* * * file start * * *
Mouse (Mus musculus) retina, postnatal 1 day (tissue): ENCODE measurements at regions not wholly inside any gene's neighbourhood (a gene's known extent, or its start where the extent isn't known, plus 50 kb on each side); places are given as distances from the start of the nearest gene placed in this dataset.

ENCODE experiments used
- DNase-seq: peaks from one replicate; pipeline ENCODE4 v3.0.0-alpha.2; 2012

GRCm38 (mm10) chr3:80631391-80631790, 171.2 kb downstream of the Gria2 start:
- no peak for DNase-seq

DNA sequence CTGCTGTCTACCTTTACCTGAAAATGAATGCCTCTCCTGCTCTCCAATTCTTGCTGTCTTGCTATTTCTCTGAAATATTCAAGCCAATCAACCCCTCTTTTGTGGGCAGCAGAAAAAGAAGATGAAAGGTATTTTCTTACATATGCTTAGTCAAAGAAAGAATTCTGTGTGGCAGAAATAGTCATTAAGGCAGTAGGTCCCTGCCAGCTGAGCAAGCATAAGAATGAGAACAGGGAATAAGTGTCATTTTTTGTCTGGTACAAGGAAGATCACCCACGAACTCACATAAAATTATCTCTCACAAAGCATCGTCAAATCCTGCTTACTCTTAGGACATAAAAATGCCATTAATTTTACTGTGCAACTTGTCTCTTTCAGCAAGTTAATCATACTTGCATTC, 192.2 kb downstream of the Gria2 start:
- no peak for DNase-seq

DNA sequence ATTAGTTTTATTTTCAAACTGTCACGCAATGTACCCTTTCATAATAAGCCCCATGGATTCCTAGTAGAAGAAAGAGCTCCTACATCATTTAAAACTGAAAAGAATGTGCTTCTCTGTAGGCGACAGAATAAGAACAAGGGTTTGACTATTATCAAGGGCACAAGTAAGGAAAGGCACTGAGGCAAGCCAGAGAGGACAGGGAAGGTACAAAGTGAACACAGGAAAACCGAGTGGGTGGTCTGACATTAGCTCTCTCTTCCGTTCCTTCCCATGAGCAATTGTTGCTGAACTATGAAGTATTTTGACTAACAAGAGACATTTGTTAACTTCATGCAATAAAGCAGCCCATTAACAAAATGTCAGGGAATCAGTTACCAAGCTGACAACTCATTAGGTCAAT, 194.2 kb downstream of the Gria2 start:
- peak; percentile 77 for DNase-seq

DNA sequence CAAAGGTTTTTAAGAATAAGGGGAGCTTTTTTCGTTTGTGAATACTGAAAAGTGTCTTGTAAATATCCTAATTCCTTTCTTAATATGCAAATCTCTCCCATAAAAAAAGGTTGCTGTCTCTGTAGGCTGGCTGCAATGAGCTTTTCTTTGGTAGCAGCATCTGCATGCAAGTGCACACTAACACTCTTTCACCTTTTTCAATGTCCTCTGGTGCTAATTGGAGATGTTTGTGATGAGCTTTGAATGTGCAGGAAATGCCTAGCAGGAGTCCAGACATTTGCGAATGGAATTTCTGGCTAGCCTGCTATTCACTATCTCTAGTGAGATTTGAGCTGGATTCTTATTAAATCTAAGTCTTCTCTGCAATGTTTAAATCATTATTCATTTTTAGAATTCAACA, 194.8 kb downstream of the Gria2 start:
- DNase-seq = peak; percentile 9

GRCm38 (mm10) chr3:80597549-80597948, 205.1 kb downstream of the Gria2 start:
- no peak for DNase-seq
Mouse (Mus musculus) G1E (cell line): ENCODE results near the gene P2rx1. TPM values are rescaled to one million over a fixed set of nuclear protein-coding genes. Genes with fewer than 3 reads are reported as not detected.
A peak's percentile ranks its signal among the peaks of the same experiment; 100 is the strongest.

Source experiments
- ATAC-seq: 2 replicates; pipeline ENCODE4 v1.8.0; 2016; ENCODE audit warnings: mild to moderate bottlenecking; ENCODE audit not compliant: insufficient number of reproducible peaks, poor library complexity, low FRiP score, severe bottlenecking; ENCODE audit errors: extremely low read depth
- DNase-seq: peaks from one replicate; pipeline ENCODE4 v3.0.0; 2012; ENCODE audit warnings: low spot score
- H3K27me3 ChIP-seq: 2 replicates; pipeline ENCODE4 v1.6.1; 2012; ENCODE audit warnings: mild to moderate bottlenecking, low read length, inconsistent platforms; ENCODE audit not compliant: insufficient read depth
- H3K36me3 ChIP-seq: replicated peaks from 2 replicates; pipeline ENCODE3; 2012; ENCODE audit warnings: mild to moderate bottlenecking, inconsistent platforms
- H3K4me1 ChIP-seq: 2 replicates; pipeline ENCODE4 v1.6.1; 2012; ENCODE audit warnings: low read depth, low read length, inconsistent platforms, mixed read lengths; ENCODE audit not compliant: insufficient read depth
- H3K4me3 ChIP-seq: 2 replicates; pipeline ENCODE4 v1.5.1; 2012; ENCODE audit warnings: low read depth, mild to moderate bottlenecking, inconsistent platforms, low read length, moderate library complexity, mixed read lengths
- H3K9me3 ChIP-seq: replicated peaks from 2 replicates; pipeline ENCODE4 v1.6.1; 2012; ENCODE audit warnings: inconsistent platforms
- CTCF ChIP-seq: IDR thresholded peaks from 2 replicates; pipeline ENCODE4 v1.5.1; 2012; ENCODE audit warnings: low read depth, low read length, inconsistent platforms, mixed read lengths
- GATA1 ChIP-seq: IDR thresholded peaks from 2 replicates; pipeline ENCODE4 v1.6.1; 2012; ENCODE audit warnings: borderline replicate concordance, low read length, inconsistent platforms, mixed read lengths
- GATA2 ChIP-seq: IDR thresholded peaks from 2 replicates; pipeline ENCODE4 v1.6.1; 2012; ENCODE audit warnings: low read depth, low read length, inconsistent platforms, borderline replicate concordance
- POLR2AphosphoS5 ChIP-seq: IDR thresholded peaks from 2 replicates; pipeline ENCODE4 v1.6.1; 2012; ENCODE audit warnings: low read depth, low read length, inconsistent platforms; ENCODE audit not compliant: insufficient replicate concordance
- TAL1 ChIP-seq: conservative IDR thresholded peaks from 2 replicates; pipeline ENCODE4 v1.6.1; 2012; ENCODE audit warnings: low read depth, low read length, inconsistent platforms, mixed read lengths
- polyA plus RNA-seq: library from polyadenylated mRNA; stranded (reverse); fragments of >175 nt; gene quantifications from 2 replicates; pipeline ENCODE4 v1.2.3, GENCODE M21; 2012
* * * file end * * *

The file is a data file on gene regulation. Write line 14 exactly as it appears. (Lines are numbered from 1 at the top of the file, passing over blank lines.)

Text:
Mouse (Mus musculus) G1E (cell line): ENCODE results near the gene P2rx1. TPM values are rescaled to one million over a fixed set of nuclear protein-coding genes. Genes with fewer than 3 reads are reported as not detected.